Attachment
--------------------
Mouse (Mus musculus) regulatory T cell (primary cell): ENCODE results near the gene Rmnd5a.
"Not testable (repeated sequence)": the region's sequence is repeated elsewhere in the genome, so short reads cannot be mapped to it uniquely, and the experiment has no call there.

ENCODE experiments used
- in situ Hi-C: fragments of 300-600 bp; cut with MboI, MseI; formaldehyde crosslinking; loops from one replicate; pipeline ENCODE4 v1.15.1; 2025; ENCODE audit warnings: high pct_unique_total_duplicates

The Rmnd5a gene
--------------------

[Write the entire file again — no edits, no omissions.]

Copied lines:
Mouse (Mus musculus) regulatory T cell (primary cell): ENCODE results near the gene Rmnd5a.
"Not testable (repeated sequence)": the region's sequence is repeated elsewhere in the genome, so short reads cannot be mapped to it uniquely, and the experiment has no call there.

ENCODE experiments used
- in situ Hi-C: fragments of 300-600 bp; cut with MboI, MseI; formaldehyde crosslinking; loops from one replicate; pipeline ENCODE4 v1.15.1; 2025; ENCODE audit warnings: high pct_unique_total_duplicates

The Rmnd5a gene